Think air pollution in the US is just a local problem? Think again – a new study published in the journal Biogeosciences finds that man-made ozone pollution in North America can cause European farmers to lose 1.2 million tons of wheat per year. Ozone pollution, which is partly produced by car exhaust and coal power plants, was already known to damage crops, but the new study demonstrates that ozone produced in the Northern Hemisphere has the ability to affect crop yields in separate continents that are located downwind. The findings prove that air pollution poses a serious threat to food security worldwide, and it reinforces the urgency to develop a binding agreement to curb emissions.
Ground-level ozone — the type of ozone produced by combustion engines — is harmful to both humans and plants, but the scale of damage that it can cause to places that are located thousands of miles downwind was previously unknown. The researchers used computer models to calculate how reductions in ozone emissions on one continent can cause a reduction in crop losses on another continent. According to the study, which was authored by researchers at the University of York and the University of Leeds in the UK, North American pollution causes the most worldwide losses of maize and soybeans, while Asian pollution causes the greatest losses in wheat and rice crops. Part of the reason that pollution produced in Europe doesn’t spread to other continents as much is because it experiences fewer low pressure systems and weather fronts, which transport pollution across continents.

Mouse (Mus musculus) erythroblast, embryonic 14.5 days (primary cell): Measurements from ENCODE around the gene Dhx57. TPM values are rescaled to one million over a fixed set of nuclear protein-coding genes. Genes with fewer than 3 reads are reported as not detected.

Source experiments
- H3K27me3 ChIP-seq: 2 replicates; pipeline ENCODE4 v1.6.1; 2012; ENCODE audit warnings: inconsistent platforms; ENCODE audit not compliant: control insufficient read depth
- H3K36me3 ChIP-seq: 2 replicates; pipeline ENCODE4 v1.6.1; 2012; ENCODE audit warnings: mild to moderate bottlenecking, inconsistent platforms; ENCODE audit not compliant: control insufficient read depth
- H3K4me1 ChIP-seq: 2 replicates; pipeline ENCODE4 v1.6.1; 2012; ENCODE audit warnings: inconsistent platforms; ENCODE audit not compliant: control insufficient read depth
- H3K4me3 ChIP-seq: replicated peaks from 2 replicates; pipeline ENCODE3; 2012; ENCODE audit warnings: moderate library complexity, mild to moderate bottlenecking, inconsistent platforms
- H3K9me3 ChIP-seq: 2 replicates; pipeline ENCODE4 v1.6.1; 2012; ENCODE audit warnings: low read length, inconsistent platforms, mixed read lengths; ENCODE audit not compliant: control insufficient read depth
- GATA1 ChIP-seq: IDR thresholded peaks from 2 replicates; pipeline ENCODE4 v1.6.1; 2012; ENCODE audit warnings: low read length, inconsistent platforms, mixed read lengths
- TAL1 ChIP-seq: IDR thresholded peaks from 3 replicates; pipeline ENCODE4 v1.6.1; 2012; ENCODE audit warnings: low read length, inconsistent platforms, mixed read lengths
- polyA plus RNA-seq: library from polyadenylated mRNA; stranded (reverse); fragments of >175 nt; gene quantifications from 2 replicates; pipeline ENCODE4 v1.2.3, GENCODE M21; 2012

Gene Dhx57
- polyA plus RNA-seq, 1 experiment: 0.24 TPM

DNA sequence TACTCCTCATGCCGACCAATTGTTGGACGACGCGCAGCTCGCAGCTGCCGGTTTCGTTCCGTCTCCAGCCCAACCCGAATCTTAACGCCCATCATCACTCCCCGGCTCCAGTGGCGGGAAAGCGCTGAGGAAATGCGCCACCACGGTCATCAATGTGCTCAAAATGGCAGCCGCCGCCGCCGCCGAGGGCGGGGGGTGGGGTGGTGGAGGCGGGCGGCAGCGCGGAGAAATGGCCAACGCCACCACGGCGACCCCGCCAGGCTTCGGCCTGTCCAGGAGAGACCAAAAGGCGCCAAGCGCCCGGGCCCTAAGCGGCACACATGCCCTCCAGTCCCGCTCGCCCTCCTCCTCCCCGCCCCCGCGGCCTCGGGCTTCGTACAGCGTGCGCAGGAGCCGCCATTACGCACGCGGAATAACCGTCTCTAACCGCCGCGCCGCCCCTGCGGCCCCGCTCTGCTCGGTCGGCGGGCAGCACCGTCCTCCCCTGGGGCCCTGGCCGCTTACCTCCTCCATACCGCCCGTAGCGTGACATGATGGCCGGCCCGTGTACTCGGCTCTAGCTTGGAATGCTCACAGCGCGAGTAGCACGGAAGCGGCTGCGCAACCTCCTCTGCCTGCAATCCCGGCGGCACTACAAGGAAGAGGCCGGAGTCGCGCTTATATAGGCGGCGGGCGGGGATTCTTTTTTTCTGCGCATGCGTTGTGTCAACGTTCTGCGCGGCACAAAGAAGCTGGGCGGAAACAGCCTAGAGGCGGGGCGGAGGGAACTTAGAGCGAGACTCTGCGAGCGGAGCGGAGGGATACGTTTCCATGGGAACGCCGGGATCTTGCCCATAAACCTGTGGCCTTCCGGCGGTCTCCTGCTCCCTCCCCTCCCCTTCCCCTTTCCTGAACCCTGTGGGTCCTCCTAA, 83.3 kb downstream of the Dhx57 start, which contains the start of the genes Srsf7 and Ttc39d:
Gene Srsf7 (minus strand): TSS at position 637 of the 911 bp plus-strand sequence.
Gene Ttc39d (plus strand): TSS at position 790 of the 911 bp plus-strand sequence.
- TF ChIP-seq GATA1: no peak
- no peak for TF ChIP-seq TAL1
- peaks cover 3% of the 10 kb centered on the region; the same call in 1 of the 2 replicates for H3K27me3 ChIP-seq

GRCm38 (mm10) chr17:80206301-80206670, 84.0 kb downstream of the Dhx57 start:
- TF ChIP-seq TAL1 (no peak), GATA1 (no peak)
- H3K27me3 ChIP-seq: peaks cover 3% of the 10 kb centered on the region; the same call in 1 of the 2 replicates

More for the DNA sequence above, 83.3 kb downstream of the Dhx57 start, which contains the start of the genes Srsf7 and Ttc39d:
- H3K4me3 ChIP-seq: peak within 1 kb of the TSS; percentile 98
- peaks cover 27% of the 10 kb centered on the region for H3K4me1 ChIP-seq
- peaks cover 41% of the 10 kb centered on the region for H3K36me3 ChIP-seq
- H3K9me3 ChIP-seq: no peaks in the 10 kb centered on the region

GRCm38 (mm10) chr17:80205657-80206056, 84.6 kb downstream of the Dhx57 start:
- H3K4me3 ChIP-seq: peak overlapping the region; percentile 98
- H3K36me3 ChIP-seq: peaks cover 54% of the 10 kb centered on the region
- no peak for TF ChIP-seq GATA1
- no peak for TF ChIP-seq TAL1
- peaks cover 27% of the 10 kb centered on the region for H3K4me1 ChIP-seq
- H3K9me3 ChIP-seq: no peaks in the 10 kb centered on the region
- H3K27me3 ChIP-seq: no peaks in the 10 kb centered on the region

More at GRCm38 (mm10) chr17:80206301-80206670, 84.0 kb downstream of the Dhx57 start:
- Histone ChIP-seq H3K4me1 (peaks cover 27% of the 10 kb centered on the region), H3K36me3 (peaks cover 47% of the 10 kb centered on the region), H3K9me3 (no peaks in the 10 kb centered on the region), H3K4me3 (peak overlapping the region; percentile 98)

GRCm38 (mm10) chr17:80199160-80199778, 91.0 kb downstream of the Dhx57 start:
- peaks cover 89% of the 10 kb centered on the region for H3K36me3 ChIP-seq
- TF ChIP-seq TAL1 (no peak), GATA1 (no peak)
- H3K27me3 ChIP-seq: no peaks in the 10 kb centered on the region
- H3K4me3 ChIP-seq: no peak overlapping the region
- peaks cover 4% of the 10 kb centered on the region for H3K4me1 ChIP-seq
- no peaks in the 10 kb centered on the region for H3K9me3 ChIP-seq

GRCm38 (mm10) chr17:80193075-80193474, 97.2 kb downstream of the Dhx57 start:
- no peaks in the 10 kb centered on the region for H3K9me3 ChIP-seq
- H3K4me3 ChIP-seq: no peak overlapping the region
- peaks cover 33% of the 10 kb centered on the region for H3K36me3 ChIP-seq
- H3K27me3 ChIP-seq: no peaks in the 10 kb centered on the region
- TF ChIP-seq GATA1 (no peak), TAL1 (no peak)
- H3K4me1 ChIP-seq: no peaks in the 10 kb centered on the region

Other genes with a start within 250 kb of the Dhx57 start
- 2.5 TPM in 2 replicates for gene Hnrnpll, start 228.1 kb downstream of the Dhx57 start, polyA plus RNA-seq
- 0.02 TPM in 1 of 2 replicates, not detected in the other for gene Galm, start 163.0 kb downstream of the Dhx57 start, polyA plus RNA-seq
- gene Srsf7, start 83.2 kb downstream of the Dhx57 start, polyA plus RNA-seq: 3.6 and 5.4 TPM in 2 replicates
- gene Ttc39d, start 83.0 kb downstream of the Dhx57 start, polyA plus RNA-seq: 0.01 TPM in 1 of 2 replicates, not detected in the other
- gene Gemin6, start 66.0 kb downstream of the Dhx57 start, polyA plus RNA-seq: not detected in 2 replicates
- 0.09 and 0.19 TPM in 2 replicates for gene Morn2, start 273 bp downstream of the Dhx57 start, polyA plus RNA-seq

“Our findings demonstrate that air pollution plays a significant role in reducing global crop productivity, and show that the negative impacts of air pollution on crops may have to be addressed at an international level rather than through local air quality policies alone,” said Dr. Steve Arnold from University of Leeds’s School of Earth and Environment, who led the study. Although ozone levels are expected to decrease in Europe and North America in the coming years, Arnold predicts that increased emissions in Asia may partially offset gains in crop yields.
Via Daily Mail
Lead photo © Flickr user eutrophication&hypoxia